Back in the day it was about necessity and ease, about coping with impossibly deep snow and impossibly great distances. It was about getting from point A to point B. It was about getting out to ice flows to hunt walrus or seal and it was about safe guarding a town from an outbreak of diphtheria.
But in the age of snowmobiles, dog sledding is about something else.
“It’s for the love of the dogs, that’s why they do it,” says Chairwoman Susanna Colloredo-Mansfeld.
The New England Sled Dogs races had been originally scheduled for this coming weekend, Jan. 14-15, at . But last week, since there's no snow on the ground, organizers announced that the races have been moved back to Feb. 4-5.
Introduced to the sport a quarter century ago by the daughter of , Colloredo-Mansfeld speaks from personal knowledge. She has experienced windburn behind teams racing across snowfields in Jackson Hole, Wy. and Quebec, Canada.
Like others who have held tight to an anchored sled as a team is harnessed, Colloredo-Mansfeld knows of the dogs’ love of the sport. Even so, she marvels at it. The stories never get old and new ones come with every race.
Taking time out from a event organizer’s meeting last month, Colloredo-Mansfeld and Robert Henrici relayed a story about a veterinarian who had volunteered to help out on the Yukon Quest race, a race generally described as the toughest dog sled race of all.
“People ought to know that there are vets. There are checkpoints and there are vets. It’s very carefully overseen,” Colloredo-Mansfeld said, stressing the care given to the sled dogs.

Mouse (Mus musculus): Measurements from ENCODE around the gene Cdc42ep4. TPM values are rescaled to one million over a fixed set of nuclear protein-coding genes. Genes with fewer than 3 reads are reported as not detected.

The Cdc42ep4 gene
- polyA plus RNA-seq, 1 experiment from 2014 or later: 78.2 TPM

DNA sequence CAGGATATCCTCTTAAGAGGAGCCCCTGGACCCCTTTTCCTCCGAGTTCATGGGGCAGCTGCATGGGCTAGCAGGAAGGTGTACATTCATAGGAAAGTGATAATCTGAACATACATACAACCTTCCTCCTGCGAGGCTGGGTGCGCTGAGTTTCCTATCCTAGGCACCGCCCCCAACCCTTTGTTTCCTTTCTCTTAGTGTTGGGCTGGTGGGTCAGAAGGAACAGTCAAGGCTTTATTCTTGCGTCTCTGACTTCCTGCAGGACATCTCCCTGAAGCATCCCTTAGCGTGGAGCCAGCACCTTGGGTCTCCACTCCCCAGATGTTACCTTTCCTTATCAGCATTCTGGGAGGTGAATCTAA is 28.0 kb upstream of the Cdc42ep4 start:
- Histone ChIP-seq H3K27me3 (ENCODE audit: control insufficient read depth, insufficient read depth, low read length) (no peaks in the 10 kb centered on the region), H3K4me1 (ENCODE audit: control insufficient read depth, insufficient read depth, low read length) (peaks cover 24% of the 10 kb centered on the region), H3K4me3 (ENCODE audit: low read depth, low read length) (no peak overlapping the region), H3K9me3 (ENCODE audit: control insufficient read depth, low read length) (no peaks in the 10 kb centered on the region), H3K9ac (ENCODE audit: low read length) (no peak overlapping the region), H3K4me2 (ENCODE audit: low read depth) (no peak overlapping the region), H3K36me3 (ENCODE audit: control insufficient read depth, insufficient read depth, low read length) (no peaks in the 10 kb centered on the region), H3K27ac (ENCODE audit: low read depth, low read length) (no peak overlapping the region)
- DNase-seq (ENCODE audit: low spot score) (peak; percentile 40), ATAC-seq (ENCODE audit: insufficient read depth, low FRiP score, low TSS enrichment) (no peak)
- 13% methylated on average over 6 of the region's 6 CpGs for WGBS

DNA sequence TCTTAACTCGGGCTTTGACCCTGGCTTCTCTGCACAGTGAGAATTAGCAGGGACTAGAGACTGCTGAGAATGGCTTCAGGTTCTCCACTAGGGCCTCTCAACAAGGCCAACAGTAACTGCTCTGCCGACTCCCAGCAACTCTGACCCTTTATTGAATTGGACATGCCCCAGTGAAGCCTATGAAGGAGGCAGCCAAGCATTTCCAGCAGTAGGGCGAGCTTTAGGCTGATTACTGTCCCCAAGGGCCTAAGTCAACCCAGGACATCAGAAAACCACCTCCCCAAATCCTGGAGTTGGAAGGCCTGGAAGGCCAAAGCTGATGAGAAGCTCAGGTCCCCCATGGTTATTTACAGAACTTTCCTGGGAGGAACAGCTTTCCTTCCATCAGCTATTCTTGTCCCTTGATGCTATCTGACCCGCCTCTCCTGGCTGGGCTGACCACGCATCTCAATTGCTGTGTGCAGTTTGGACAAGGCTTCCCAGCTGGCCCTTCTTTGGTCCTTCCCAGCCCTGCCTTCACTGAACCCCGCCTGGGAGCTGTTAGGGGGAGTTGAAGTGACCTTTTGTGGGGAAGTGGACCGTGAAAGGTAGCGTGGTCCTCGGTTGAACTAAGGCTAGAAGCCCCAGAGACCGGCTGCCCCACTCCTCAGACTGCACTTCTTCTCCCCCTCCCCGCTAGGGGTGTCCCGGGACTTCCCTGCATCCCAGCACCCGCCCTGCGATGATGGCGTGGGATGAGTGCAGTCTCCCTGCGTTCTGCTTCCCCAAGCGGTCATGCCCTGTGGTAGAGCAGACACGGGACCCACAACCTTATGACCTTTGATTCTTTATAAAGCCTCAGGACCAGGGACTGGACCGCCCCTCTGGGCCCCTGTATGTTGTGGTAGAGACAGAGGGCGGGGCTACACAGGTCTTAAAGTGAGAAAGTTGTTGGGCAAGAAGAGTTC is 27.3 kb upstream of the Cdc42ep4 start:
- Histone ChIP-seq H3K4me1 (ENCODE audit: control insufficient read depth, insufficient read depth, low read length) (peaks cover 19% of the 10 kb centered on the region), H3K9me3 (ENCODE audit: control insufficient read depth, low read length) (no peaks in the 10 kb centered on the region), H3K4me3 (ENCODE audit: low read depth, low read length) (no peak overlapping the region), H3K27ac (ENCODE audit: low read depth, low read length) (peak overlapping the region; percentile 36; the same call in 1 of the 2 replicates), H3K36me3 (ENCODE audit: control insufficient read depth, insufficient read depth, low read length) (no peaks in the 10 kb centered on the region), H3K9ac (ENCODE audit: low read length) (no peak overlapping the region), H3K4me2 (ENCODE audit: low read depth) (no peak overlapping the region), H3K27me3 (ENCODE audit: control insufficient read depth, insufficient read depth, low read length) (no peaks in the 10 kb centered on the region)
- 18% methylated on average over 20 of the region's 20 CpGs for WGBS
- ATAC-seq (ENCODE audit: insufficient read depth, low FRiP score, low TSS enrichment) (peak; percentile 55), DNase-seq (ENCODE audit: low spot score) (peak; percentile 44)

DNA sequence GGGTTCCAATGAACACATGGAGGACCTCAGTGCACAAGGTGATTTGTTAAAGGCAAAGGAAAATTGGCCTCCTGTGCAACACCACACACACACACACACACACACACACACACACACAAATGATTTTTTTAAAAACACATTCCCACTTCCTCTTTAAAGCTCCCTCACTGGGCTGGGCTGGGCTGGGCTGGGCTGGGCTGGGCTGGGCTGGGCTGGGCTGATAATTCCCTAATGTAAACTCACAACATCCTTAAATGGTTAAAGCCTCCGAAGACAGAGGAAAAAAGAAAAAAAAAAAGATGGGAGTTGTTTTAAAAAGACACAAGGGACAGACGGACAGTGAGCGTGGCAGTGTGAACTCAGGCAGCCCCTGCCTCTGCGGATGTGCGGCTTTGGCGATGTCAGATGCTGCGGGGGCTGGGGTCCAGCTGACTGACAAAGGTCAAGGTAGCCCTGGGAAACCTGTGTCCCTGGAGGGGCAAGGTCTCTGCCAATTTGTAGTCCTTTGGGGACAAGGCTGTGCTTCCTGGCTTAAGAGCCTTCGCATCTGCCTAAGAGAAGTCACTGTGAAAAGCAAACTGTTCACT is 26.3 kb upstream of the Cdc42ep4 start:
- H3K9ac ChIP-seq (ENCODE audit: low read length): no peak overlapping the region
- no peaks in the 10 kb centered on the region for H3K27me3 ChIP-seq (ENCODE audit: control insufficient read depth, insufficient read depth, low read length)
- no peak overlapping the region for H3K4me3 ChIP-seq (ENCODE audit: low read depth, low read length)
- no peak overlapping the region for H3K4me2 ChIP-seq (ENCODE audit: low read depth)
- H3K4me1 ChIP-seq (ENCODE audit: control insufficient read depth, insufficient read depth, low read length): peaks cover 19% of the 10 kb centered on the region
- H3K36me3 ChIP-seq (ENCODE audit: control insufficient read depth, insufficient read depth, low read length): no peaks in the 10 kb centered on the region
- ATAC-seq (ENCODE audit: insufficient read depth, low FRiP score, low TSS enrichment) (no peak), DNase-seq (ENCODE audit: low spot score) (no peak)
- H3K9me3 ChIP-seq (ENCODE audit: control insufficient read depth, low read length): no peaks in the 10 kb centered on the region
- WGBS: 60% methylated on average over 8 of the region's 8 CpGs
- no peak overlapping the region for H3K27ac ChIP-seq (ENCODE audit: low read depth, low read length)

Telling the vet’s story she continued, “He was from Wyoming (and was used to the cold)."
He was standing there in Sorrel boots, warm gloves, and a warm jacket at night.
"I’m standing on a river bank and it’s fifty or sixty below zero," he told Colloredo-Mansfeld. "I’d never been so cold in my whole life."
He was dropped off all alone at the checkpoint.
“And he waited there in the dark and finally he saw a light coming," Colloredo-Mansfeld continued.
“He said, ‘Down the river came a headlamp’”, added Henrici.
And a native man went by the vet.
"And he had a truck driver’s hat on, his parka open, his shirt open, no mittens,” said Colloredo-Mansfeld.
“And a cigarette in his mouth,” tossed in Henrici.
The passing man told the vet: "Gad it’s cold out here."
“‘So the vet says why the hell do these people do this?’ And his next sentence is, ‘They do it for the love of the dogs. And the dogs do it for the love of their handlers.’ It’s a real partnership.”
Together Colloredo-Mansfeld and Henrici went on to tell of how before each race each musher goes to each dog in their team and makes eye to eye contact to connect on an emotional, personal basis.
“It’s the love between them that drives those dogs,” said Henrici.